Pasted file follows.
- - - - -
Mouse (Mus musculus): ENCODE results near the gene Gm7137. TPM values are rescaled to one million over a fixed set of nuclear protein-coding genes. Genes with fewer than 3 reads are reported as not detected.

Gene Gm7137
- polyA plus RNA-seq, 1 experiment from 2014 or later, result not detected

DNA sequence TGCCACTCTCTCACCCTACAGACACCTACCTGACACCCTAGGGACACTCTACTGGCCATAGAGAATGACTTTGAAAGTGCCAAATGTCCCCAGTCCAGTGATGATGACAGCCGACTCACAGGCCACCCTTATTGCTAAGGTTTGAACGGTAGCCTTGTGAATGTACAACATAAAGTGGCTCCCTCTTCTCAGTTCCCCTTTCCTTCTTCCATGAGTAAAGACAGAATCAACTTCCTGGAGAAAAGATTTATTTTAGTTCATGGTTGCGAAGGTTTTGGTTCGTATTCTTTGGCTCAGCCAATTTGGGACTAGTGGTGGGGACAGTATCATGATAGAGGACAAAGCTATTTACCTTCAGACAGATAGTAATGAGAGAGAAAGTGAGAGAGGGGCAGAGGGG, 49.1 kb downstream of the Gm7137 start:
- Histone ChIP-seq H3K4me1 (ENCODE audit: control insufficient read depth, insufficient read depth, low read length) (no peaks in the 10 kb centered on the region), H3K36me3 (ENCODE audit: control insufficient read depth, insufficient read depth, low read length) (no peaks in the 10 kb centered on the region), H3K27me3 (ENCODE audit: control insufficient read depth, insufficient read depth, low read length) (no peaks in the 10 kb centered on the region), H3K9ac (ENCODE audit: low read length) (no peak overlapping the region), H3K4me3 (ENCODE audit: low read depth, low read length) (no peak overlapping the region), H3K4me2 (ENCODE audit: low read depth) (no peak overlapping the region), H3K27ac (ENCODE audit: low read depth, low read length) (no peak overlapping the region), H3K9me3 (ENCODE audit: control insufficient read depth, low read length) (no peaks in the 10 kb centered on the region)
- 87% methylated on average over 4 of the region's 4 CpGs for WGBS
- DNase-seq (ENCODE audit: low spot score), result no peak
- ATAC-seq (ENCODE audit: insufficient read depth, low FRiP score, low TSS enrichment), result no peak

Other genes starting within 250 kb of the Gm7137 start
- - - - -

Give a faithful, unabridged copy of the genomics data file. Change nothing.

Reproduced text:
Mouse (Mus musculus): ENCODE results near the gene Gm7137. TPM values are rescaled to one million over a fixed set of nuclear protein-coding genes. Genes with fewer than 3 reads are reported as not detected.

Gene Gm7137
- polyA plus RNA-seq, 1 experiment from 2014 or later, result not detected

DNA sequence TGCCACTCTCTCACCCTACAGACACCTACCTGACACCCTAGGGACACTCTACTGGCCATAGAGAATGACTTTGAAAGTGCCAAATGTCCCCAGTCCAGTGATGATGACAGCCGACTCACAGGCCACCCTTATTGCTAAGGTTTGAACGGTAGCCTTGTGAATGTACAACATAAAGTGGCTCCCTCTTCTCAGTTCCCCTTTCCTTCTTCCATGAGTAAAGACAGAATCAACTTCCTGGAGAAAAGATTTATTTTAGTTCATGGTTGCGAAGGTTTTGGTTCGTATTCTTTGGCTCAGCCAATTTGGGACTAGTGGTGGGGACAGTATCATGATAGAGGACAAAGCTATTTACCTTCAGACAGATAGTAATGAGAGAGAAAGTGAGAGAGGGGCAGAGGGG, 49.1 kb downstream of the Gm7137 start:
- Histone ChIP-seq H3K4me1 (ENCODE audit: control insufficient read depth, insufficient read depth, low read length) (no peaks in the 10 kb centered on the region), H3K36me3 (ENCODE audit: control insufficient read depth, insufficient read depth, low read length) (no peaks in the 10 kb centered on the region), H3K27me3 (ENCODE audit: control insufficient read depth, insufficient read depth, low read length) (no peaks in the 10 kb centered on the region), H3K9ac (ENCODE audit: low read length) (no peak overlapping the region), H3K4me3 (ENCODE audit: low read depth, low read length) (no peak overlapping the region), H3K4me2 (ENCODE audit: low read depth) (no peak overlapping the region), H3K27ac (ENCODE audit: low read depth, low read length) (no peak overlapping the region), H3K9me3 (ENCODE audit: control insufficient read depth, low read length) (no peaks in the 10 kb centered on the region)
- 87% methylated on average over 4 of the region's 4 CpGs for WGBS
- DNase-seq (ENCODE audit: low spot score), result no peak
- ATAC-seq (ENCODE audit: insufficient read depth, low FRiP score, low TSS enrichment), result no peak

Other genes starting within 250 kb of the Gm7137 start